Selling Your Home
Choosing to sell a home can feel like a monumental decision, but millions of Americans do it every year. Because houses are so valuable, of course, it can be tough to go through the process on your own. That’s why many people opt to work with a real estate agent. Just know that you don’t necessarily have to work with an agent, as there are multiple financial benefits related to selling a home on your own. If you want more hands-on guidance, it’s also possible to work with a financial advisor to see how the decision to sell your house fits into your holistic financial plan at large.
Choosing a Real Estate Agent
Just because you want to sell your house quickly doesn’t mean you shouldn’t be thorough. If you fail to be comprehensive, you might leave money on the table. This is why the objective views of real estate agents are often welcomed by sellers. In fact, most homes are sold with the help of real estate agents.
Working with a real estate agent can make the home selling process less burdensome. An agent can guide you through every step, from pricing and listing your home to negotiating with buyers. One downside to using a real estate agent, however, is that you will have to pay the agent a commission for his or her services. But since it’s generally negotiable, you might be able to talk your way into getting a better price.
To find the right agent, it’s a good idea to do some research and see if anyone you know can refer you to someone. Before settling on an agent, double-check his or her credentials and find out whatever you can about the person’s background and level of experience.
Figure Out the Value of Your House
Before you get too deep into the home selling process, be sure you have an accurate estimate of your house’s value. This will help you keep your possible selling prices grounded in reality. If your price is overly aggressive, you run the risk of missing out on selling your home in a timely manner, which could cost you dearly.
An accurate home value is especially important if you’re venturing into the market without the aid of a real estate agent. To help refine your price, review market analyses for your area and similar places around the country. Don’t forget to take into account the overall state of the market as well.
If you don’t mind shelling out the cash for it, you can always get an appraisal on your home. Appraisers can help decipher how the details of your house fit in the grand scheme of your local market. Prices vary, but appraisals for single-family homes usually come in at around $500 to $600.
Preparing Your House for the Market
First impressions are everything. Before you even attempt to put your home on the market, it could be worthwhile to do an in-depth review of the current status of your home. For example, try thoroughly cleaning your home and removing personal items. It’s often been stated that neutral colors are the best for paint when you’re selling your home. But, again, this helps to improve your house’s image to any potential homebuyers.
Besides the actions above, you perhaps might need to make other major renovations. Homebuyers likely won’t be impressed by a dingy carpet, worn furniture or outdated appliances. If at all possible, try moving whatever you can into your new home. For those that haven’t bought a new house yet, a storage facility could be a worthwhile investment.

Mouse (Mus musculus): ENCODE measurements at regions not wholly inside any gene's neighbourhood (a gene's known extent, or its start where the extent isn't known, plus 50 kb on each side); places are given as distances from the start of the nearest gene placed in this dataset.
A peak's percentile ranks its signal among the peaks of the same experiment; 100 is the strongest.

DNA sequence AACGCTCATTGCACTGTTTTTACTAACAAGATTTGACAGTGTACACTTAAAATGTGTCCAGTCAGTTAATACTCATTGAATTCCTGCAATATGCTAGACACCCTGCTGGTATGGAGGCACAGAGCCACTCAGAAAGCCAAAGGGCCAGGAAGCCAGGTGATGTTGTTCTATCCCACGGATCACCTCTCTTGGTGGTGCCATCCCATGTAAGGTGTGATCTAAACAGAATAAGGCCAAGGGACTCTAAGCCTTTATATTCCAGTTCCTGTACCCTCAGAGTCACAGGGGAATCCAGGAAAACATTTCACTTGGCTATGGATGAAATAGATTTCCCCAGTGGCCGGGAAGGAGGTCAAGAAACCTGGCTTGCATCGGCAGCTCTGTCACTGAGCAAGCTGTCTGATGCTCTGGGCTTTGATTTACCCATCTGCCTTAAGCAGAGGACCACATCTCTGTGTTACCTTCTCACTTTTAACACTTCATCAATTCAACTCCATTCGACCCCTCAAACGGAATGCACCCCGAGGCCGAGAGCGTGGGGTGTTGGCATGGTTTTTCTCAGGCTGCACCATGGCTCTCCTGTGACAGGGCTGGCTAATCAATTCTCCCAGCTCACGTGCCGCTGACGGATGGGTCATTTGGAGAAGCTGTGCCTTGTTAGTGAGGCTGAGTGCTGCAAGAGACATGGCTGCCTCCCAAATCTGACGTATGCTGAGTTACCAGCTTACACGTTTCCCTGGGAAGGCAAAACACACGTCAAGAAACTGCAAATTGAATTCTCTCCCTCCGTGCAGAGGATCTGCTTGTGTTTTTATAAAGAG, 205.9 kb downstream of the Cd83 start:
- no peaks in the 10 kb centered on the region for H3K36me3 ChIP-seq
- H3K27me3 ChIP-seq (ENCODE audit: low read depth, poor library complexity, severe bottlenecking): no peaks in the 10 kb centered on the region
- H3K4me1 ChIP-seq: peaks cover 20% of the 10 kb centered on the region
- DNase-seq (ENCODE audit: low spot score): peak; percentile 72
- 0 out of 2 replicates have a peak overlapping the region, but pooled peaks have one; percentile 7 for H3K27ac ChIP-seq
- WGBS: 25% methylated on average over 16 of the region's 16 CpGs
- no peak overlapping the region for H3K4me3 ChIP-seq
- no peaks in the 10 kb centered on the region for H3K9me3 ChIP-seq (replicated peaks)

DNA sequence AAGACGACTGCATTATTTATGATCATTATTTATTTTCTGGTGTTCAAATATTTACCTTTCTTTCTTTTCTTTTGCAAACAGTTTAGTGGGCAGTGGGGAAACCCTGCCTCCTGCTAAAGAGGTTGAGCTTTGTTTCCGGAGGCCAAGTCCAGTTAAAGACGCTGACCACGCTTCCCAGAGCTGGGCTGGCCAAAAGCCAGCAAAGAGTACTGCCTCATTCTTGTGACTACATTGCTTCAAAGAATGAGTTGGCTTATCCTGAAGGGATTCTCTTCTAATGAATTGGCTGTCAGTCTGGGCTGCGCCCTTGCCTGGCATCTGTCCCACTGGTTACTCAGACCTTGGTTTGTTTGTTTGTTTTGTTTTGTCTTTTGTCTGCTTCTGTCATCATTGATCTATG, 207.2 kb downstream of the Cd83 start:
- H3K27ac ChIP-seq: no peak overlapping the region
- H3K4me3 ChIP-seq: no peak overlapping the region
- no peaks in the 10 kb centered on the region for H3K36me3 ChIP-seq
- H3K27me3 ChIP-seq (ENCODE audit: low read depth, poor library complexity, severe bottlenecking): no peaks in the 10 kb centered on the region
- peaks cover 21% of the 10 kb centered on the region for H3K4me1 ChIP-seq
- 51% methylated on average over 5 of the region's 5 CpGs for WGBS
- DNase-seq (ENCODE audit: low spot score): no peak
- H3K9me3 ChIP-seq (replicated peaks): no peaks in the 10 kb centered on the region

Of course, it’s best to prioritize and decide what’s most important to buyers. After all, you don’t want to spend a fortune updating every single room in your house. There are plenty of quick fixes you can make on a budget. Just don’t forget to trim your shrubs, clean your gutters and do whatever else is necessary to add to the curb appeal of your house.
Making sure your home’s interior and exterior look as attractive as possible can also help you sell your home fast. So can advertising your home listing in multiple places and being flexible when it comes to scheduling times for buyers to view your house.
What Kind of Paperwork Do I Need?
With typically thousands of dollars involved in a home sale, sufficient documentation becomes necessary. Real estate agents often handle this side of things for their clients. If you’re choosing to sell your house by yourself, though, it might take some time to get this paperwork together.
Closing the Home Sale
After you accept a buyer’s offer and he or she has the home inspected, you can proceed to the final step: the closing. At this point, you, the homebuyer and your real estate agents will meet to transfer ownership of your home.
You might want to sell your house yourself but when you get to the closing table, it’s best to bring along a real estate attorney. In some states, an attorney must be present during the closing. Be prepared to pay legal fees, real estate commissions (if applicable), any additional fees that are due for your insurance, utilities or property taxes and any remaining amount that you owe for your mortgage.
Once you’ve officially turned over your home to your buyer, you can cancel your homeowners' insurance policy. Don’t forget to cancel or transfer your utility accounts.
Selling a home requires a lot of effort. While the sale might take months to complete, delays and problems can extend the process. You’ll have to make many decisions, including whether you’re going to sell your own home or find a real estate agent to assist you. Plan ahead and know what steps you’ll need to take so you can sell your home and make a smooth transition into the next stage of your life.